In the midst of this beautiful and busy season, take a moment to consider the people in your life who are stressed, hurting, grieving, or maybe even struggling in their faith right now — family members, friends, or even acquaintances for whom you are praying. (If this is you, sweet (in)courage friend, I’m praying especially for you right now.) It’s hard to imagine that at least one person isn’t coming to mind for every single one of us, possibly several. Though prayers matter and make a difference, do you lament not being able to do more, to offer a tangible expression of support or concern?
It was at the recent funeral of someone precious and dear to me that I was reminded of a simple but powerful gesture that expressed love, compassion, encouragement, and genuine care: just showing up.
Dear friends from our faith community two hometowns ago, life-long best friends, writing/blogging friends I would have never anticipated making the long drive, my husband’s work colleagues who drove four hours one-way to be with us, and also all the folks we might have expected to be there. Had any one of those out-of-towners told us they were planning to attend, we would have expressed our gratitude for their thoughtfulness while simultaneously protesting their attendance because of the inconvenience.
What I didn’t anticipate, what I was completely clueless about beforehand, was how glad I would be to see every sweet face, how loved, known, and valued their presence would make me feel. Their small act of “just” showing up made a huge difference. Absolutely every card, call, text, email, memorial gift, and flower expressed sympathy, love and were genuinely appreciated, but I underestimated the comfort of skin-to-skin contact. A hug has the magical ability to communicate love without words; a hug emoji doesn’t compare.
All of this got me thinking about the special times and different ways people have “just shown up” in my life. Earlier this year, my husband had a mild heart attack, and despite my protests, my sister, Lora, dropped everything to be with us. Also, though Tad had only a brief stay at the hospital, my friend Leigh brought us dinner; again, in spite of me telling her it wasn’t necessary. I didn’t think I needed either of those things, but the way I felt ministered to was telling. It happened again a few weeks ago when my sweet neighbors insisted on dropping off dinner after my mother-in-law’s death. I didn’t think I needed it because my two hands still worked, and yet something about my neighbor’s gesture felt holy. Every bite of that delicious meal tasted like love.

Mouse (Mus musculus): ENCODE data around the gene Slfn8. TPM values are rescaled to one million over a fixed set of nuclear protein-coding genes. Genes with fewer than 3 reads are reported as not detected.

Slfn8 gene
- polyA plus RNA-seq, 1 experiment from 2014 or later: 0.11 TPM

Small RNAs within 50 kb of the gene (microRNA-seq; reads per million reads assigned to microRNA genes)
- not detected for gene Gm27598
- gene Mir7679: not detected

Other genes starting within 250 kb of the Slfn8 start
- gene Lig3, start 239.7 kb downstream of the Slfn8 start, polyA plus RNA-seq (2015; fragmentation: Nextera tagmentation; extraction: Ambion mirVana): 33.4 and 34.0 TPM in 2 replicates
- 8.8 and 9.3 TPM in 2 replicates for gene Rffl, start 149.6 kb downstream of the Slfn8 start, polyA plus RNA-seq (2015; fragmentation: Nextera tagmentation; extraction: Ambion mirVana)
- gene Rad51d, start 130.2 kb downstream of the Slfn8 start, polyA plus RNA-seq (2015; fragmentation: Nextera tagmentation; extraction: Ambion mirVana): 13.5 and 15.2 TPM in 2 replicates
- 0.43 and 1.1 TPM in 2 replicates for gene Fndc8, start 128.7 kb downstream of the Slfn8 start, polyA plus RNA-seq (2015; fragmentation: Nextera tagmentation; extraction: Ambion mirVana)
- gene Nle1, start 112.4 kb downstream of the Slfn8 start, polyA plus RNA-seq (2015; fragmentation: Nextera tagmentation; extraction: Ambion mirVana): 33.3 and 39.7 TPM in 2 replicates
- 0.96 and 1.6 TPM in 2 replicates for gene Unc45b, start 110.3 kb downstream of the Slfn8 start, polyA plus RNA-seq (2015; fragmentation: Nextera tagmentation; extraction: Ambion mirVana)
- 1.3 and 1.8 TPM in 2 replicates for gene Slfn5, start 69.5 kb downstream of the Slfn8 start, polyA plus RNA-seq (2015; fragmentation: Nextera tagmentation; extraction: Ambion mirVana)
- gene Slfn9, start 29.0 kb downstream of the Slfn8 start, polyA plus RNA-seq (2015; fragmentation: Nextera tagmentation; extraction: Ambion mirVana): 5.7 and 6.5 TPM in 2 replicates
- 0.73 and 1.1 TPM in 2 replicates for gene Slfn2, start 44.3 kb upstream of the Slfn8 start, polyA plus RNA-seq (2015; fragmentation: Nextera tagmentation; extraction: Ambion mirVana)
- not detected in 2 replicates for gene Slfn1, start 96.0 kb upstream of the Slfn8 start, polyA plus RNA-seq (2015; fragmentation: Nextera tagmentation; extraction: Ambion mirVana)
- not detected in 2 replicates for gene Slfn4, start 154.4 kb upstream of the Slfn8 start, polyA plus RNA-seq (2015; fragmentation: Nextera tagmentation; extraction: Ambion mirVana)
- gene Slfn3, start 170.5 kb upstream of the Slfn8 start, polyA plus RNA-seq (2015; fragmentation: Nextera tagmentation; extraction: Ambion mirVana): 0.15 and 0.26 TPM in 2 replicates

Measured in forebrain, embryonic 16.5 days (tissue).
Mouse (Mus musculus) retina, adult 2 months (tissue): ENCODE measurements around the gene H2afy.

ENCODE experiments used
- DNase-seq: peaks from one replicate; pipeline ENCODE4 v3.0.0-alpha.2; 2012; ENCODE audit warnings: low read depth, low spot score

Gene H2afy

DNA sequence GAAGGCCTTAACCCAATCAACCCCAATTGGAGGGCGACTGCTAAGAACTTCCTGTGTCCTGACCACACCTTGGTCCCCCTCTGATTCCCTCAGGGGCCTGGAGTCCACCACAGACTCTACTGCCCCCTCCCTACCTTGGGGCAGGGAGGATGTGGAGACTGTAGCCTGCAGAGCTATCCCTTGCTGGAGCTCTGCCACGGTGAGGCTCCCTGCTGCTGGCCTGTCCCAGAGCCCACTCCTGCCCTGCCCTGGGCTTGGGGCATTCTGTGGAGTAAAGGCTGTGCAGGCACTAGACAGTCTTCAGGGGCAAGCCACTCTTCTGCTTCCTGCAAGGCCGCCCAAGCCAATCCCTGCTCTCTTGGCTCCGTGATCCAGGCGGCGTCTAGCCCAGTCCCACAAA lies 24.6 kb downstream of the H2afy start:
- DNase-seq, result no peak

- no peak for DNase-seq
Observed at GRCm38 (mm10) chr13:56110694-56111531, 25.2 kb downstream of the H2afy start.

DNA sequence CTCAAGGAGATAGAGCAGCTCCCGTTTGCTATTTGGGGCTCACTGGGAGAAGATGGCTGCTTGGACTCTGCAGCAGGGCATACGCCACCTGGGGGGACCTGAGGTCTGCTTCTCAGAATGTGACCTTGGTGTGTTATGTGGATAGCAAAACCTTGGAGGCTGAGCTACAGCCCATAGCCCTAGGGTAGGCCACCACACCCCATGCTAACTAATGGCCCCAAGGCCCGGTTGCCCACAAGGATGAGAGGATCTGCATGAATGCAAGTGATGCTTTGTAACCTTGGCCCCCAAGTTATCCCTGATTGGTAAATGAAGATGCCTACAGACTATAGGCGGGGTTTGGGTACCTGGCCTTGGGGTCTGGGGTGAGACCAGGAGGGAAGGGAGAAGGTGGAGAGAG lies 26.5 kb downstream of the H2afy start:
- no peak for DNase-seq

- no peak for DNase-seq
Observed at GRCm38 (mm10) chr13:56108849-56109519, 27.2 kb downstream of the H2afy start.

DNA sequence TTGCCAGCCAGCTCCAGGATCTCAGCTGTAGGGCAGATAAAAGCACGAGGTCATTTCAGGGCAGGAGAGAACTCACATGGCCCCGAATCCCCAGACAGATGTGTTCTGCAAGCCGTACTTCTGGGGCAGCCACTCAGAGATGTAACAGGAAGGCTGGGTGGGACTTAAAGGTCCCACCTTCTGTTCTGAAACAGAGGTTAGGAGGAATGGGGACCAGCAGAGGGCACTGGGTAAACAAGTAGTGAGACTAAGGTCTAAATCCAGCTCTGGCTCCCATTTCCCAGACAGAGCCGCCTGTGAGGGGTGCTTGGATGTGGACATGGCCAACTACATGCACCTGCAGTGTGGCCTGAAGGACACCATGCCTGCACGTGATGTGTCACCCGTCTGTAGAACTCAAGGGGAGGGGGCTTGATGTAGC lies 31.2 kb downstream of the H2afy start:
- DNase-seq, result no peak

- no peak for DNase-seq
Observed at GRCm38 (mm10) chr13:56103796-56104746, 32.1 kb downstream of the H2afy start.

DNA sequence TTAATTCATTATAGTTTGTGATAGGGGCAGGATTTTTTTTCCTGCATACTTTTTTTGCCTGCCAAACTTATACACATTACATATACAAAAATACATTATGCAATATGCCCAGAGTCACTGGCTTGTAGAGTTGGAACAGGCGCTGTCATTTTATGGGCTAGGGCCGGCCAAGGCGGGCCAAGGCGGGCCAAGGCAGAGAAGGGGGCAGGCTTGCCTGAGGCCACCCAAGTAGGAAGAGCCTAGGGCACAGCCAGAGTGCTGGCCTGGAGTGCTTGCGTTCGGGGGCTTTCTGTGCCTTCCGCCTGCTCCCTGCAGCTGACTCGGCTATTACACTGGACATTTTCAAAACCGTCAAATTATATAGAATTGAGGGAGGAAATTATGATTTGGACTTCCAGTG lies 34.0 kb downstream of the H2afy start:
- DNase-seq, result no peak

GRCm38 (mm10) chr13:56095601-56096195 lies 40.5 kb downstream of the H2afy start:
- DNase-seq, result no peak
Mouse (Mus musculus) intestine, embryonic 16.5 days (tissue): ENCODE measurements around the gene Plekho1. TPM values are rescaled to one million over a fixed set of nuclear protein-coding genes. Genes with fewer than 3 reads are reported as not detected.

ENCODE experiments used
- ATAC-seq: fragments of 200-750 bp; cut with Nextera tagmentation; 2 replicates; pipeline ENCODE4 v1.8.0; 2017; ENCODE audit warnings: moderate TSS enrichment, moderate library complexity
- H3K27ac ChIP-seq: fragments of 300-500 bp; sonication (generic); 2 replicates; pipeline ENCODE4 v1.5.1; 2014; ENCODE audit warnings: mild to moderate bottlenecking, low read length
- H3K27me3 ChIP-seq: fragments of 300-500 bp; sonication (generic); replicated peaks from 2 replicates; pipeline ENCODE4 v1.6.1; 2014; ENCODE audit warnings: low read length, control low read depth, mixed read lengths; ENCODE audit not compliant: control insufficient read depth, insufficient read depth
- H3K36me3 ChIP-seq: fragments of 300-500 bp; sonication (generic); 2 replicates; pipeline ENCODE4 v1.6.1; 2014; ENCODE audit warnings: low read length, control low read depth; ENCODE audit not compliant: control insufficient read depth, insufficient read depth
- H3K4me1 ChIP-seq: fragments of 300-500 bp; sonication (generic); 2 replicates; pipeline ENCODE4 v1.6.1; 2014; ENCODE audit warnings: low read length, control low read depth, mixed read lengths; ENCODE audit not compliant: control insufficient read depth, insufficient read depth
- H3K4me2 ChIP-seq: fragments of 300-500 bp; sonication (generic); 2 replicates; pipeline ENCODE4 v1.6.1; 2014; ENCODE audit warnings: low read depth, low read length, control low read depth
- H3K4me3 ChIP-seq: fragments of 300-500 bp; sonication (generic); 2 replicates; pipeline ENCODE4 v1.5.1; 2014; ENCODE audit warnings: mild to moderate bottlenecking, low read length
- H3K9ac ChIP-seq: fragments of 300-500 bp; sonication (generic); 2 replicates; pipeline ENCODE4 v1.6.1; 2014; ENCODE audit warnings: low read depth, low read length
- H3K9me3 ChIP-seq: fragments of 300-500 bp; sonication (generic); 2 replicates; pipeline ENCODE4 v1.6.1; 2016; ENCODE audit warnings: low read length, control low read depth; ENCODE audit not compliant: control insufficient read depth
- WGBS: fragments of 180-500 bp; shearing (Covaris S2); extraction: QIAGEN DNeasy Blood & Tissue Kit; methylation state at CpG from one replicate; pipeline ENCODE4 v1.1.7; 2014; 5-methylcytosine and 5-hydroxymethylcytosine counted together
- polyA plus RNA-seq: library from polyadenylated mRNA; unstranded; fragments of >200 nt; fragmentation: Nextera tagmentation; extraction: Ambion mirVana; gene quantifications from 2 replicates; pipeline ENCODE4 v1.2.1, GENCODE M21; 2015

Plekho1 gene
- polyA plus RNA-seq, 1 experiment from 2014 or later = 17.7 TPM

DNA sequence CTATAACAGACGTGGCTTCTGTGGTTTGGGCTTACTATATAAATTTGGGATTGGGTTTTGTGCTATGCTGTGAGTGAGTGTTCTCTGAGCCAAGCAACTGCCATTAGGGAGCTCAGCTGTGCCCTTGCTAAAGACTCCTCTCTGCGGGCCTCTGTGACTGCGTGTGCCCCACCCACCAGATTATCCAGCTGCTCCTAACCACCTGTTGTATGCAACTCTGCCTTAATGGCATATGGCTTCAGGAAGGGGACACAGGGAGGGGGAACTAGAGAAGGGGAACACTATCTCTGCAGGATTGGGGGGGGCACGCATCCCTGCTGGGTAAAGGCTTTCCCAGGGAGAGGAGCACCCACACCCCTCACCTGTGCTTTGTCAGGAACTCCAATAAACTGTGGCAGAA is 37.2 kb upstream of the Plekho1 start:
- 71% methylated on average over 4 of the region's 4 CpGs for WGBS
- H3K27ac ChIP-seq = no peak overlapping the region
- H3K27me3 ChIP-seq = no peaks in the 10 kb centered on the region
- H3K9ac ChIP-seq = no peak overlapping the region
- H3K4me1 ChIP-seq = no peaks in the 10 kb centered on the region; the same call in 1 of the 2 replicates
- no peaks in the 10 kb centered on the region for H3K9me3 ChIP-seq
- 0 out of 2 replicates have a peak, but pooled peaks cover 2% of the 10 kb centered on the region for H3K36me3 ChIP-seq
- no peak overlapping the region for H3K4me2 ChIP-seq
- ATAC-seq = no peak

A lot of my showing-up memories are tied to moves we’ve made in the past. When we moved from Chattanooga, Paige showed up to help me pack (So did my sister — again. Her superpower might well be showing up for people.). Months later, Charles showed up to help empty our storage unit there; we had definitely underestimated our need for help, and it would have been a lot harder without him. Years earlier, my friend, Michelle, unexpectedly appeared at my back door with cleaning supplies in hand, declaring she “was there for me to put her to work.” I hadn’t asked for help, nor had she ask me if I needed it, but we were moving out of state, and with three young children at the time, getting anything done by myself was a challenge. To have someone just show up to help me work was akin to entertaining an angel unaware. I’ve never forgotten Michelle’s generous gift of time. There’s no way either of us could have known then how far-reaching her impact would be, and I’ve often thought about how I might pay it forward. It shouldn’t come as much of a surprise, then, that sixteen years later Michelle was one of those from our South Carolina community who showed up at my mother-in-law’s funeral.
When I think about how people showing up has impacted me, it makes me want to be a showing-up sort of person for others. Sometimes logistics make it impossible to show up for someone you care about, and that’s okay. There is no reason to feel guilty because, thankfully, there are plenty of ways to express love and support or otherwise encourage them.
Yet, I know I’ve missed opportunities to be there for people at times, and I’m increasingly persuaded that showing up for others carries a beautiful sort of magic that ministers to heart and soul. It’s worth any inconvenience or sacrifice I have to make.
Lives are changed when we show up. And if you’re like me, you’ll find that in giving of yourself you receive grace upon grace in return.
It all makes sense, really, this showing up for those we love, those in need, those who are broken or struggling or grieving. Two thousand years ago, Jesus showed up, and lives were changed; by His Spirit and through His word, He’s still showing up today. It makes a lot of sense that as we behold Jesus, we become more like Him.
I needed Him to show up when I was struggling in my own faith — even when I didn’t realize I needed Him — and He was faithful to show up in His perfect timing. (As you’ll soon begin hearing more exciting news about For All Who Wander, releasing in January, you’ll see how His showing up was life changing for me.) Considering what Jesus has done for me makes me want to follow His lead.
See, the virgin will become pregnantand give birth to a son,
and they will name him Immanuel,
which is translated “God is with us.”
Matthew 1:23 (CSB)
Showing up is even in His name — Immanuel, God is with us. No, not magical, but indeed, beautiful.
Lives are changed when we show up. #grief #loss #comfort #Emmanuel -@robindance: Click To Tweet